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sonoranfans

Iron deficiency in calcerous soils

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sonoranfans

I was looking at some articles recently about chloroisis and came across 7-8 peer reviewed AG articles.  We have recently been having discussions here on deficiencies so I though this might be useful to drop some in formation here.  The research reviews tend to be specific experiments so they might be less clear than this AZ agricutural extension article.  Specifically it discusses Fe deficiency in calcerous(high calcium) soils.  One interesting behavior is that over watering causes Fe deficiency in calcerous soils.   Calcerous soils tend to occur in areas with low rainfall out west and also limestone.  Clays are often calcerous as well since Gypsum is CaS04 and is a common component of clay.  The article mentions soil pH as well, certainly it can knock iron out of solution.  https://extension.arizona.edu/sites/extension.arizona.edu/files/pubs/az1415.pdf    The treatment of calcerous soils with sulfur/Iron sulfate is also discussed.  If you do have high calcium coil, your palms will be more susceptible to iron deficiencies from overwatering.  

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Swolte

I was just reading up on this matter as I was told to use sulfur additives. The more I read, however, the more I become convinced they may not be a very good solution. Here's another article I found that adds to that chorus: https://www.agvise.com/adjusting-high-soil-ph-with-elemental-sulfur/

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teddytn

It’s definitely not practical to amend an entire back yard let’s say, but over time applying organic compost and getting the soil activity up, will usually prevent or fix most of these problems. Companion planting, introducing mycorrhizae fungi to the roots of plants creates a symbiotic relationship. The plant signals the mycelium that it needs a nutrient or mineral, the mycelium gathers it for the plant and the plant in return gives the mycelium sugars. Try to create the forest floor and the “magic” starts, create a habitat that Mother Nature approves of and she shows up. Same applies  under the soil surface.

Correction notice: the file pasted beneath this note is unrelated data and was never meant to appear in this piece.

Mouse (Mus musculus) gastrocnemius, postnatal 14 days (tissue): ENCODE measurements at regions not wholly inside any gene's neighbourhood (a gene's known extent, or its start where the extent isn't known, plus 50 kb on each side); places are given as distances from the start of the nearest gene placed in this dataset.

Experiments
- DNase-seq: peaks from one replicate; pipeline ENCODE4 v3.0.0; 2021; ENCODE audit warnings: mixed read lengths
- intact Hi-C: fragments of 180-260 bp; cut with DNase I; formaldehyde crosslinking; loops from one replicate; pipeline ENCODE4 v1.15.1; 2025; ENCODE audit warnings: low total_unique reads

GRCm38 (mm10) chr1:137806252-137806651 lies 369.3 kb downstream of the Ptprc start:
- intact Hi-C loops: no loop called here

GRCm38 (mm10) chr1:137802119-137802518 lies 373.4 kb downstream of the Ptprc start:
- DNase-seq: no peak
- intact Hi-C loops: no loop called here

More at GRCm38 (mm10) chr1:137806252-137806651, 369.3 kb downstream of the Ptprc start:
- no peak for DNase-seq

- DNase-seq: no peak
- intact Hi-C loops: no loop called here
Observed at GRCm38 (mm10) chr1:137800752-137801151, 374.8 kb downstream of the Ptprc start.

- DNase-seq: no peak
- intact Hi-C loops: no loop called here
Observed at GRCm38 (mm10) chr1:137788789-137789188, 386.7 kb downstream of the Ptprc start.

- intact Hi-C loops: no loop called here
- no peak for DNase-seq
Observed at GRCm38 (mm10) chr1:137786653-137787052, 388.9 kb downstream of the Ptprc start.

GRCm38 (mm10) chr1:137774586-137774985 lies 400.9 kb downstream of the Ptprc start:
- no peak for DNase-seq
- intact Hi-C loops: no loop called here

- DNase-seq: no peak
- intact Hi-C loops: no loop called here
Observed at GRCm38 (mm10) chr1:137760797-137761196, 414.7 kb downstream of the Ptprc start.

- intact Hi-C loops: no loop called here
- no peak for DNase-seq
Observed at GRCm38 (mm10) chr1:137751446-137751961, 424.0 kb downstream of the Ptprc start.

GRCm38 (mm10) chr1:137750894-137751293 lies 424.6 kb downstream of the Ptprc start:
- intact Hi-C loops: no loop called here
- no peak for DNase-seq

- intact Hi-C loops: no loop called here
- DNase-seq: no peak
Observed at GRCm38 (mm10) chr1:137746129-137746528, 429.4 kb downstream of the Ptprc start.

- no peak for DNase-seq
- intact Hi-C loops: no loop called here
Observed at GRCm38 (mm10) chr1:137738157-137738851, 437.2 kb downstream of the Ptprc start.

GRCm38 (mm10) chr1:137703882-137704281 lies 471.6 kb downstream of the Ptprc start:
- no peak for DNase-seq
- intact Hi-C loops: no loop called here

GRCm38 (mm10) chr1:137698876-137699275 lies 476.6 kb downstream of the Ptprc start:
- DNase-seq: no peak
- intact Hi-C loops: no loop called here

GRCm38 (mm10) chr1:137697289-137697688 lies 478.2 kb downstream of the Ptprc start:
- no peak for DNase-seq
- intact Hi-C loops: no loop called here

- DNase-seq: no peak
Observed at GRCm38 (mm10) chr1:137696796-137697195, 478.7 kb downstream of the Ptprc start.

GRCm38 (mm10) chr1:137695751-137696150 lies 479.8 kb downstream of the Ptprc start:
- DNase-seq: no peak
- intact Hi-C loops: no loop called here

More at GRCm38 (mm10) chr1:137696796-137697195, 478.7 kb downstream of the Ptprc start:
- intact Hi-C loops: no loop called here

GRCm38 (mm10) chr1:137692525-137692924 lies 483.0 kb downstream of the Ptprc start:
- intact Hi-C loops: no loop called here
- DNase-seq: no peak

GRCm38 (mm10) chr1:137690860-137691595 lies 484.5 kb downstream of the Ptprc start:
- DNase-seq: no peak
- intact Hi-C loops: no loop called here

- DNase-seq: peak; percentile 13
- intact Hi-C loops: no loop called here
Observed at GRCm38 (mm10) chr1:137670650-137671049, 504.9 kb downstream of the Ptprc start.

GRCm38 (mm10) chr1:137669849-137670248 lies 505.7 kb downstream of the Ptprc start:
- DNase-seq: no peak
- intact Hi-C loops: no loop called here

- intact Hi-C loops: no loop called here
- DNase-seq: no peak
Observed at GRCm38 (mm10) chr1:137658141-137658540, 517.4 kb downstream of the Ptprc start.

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amh

The best long term solution is having a healthy microbial community, successively adding compost, using ammonium sulfate fertilizers, and sulfur will help acidify existing soils. Using iron sulfate as a foliar spray will help specific plants. These actions will not allow you to grow blueberries in alkaline soils, but they will help with less sensitive plants.

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sonoranfans

Yes sulfur cannot work on high limestone soils as stated in the articles I posted.  The 100lb/acre elemental Sulfur amount in Swoltes "Agvise" article is way less than I used since I was only locally adjusting pH near the root zones of my sensitive palms.  I used about 30-60 lb a year(2 bags) for about 1000-1500sf, about 0.02 acre which is about 10x more what they tested pH at in lb/acre and it worked quite well on Mn deficiency as well.  And yes its not a one time thing, but it did work on my alkaline clay in AZ, applied 30-60 lb a year which cost like $25 (?) year so it is quite practical.  Under application of sulfur gets you mimimal change.  In places where you have lots of CaCO3 in your soil like miami limestone rocky soils, its best to just stick to pH adapted plants.  The Agvise article is good for farmers, not so much for hobbyists.   Farmers are all about how it impacts food cost and hobbyists buy palms that are decorative.  You just have to look at who the articles are written for, AGvise is a commercial AG entity so they are less focused on us non farmers.  Commercial farming is about optimizing/minimizing costs for production.  

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sonoranfans

Good also to remember that Ferrous sulfate has a pH of about 2, so you can way ovrdo acidity with it.  CaSO4 which is what you get when adding sulfur to high calcium soil has a near neutral pH so the real risk of pH burn is not with elemental sulfur but with Ferrous sulfate.  This is why I dont recommend the use of an instant pH adjustment like Ferrous sulfate, thre is a high burn risk.

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